Useful Stuff to Know » article » How Guitar Cables Affect Tone » Jun 10, 08:48 PM

How Guitar Cables Affect Tone

If you’re thinking of buying an expensive guitar cable for better tone, READ THIS ARTICLE FIRST!

Guitar cables play a surprisingly large role in your guitar tone. It can move your tone toward one or the other extremes:

A) muffled, dull, lifeless, muddy, honkey, quackey

B) thin, brittle, ice-picky, shrill, compressed

These are the cable factors that contribute to either tone:

Towards (A): longer, coiled, higher capacitance, lower conductivity — generally the cheaper cables.

Towards (B): straight, short, expensive, lower capacitance, higher conductivity — generally the expensive cables.

Now depending on whether your guitar is already too bright or too dull, you can pick the appropriate cable and achieve either of the following:

Right amount of (A) – fuller, warmer, smoother, punchier

Right amount of (B) – clearer, sharper, brighter, more open

So why the difference between cables? Mostly it has to do with cable capacitance. Between the inner and outer conductors of the cable there is insulation, and the combo makes for a capacitor that is in parallel to your guitar pickups. The pickups themselves are inductors, and inductor in parallel with capacitor makes a resonant circuit that slopes up and peaks somewhere between 2 kHz and 5 kHz, between a “half cocked whah” sound and “piercing presence” sound. Above that peak, the spectrum drops off. So it’s not just sucking the treble, but it’s also boosting different parts of the mids.

The greater the capacitance in your cable, which comes with it being coiled and/or longer and/or cheaper made, the lower the resonant frequency and the greater/sharper the peak.

Thus if your guitar is too bright, using a longer/cheaper/coiled cable can bring out more mids while taming the highs, leading to a punchier and less brittle tone. That’s why the more expensive cables like Mogami, Monster, PlanetWaves Instrument Pro, etc… aren’t always a good choice, since compared to your current cable they could make your tone more brittle and compressed.

There are guitarists who want to sound like the 70s rock legends (Jimi Hendrix) and employ the same long coiled guitar cables to get that smooth middy Hendrix sound. Sometimes these cables are quite expensive if they’re expressly made for that purpose. But you don’t really need such cables.

Let’s say you already have a Mogami or Planet Waves cable that’s a bit too bright and brittle sounding… how do you replicate adding a longer / coiled cable? You simply add a small capacitor across your pickup output wires (ground and hot). It should be a ceramic cap in the 220 pF to 470 pF range. That will tame a brittle sound. You can go higher (1 nF = 1000 pF or more) if you are going for a 70s tone.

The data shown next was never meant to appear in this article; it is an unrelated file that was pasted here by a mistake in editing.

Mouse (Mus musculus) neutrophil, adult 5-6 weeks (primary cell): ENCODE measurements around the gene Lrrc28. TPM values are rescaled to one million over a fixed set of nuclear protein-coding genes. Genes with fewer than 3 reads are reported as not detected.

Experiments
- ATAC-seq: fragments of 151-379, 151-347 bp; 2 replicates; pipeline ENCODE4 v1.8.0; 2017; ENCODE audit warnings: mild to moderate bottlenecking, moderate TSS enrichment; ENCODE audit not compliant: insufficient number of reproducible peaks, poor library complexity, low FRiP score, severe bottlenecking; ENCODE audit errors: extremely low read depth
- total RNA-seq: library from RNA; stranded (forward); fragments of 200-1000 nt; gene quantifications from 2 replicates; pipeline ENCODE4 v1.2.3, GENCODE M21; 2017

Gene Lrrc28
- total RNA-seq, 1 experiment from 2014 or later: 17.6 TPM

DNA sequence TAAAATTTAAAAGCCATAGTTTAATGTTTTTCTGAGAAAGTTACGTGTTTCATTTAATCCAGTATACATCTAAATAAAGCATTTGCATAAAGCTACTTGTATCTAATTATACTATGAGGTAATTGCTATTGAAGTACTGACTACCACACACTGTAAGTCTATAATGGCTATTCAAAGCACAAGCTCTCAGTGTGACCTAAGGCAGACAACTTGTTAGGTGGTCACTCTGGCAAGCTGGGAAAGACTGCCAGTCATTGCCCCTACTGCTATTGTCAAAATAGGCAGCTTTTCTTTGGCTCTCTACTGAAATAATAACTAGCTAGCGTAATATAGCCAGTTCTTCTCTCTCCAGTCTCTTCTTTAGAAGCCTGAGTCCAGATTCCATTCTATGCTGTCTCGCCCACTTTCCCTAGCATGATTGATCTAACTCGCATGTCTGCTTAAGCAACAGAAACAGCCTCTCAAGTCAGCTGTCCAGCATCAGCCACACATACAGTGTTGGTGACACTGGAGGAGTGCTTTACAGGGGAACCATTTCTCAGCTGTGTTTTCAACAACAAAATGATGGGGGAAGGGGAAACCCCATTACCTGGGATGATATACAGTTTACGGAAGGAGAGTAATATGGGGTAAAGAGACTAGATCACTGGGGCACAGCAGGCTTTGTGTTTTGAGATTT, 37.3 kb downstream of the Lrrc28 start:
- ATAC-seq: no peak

Some may ask, why not use your tone pot? Well it’s because adjusting your tone control raises or lowers the height of the resonance peak, NOT its frequency. So you won’t get that punchy mid-boost from rolling down the highs with a tone pot, as you would from adding a capacitor across your pickup or using a longer/coiled/cheaper cable. You would get more or less of the resonant peaking that the tone pot capacitor already determines.

The advantage of adding a separate capacitor is that now you can use the more expensive cables that are inherently more durable. There’s no sense in getting a cheap cable to get a tone if it’ll start crackling and going out in less than a year.

Keep in mind the above only applies to the cable between your guitar, if it has passive pickups, and the first thing it plugs into. The cables after that don’t matter because active pedals are like buffers that keep the cable capacitance from affecting the resonance peak of the tone. Thus for live use, one might see a guitarist use a 10-20 foot coiled cable into a pedal board, which then runs out through a 50 foot cable to the amp head. Only the 10-20 foot coiled cable in this example affects the guitar tone, not really the 50 foot one after the pedal board. So with the capacitor mod above, you can use just a 10 foot high quality cable and still get the same tone as using a 20 foot coiled one for instance.

For further explanations and diagrams, see this informative article:

http://buildyourguitar.com/resources/lemme/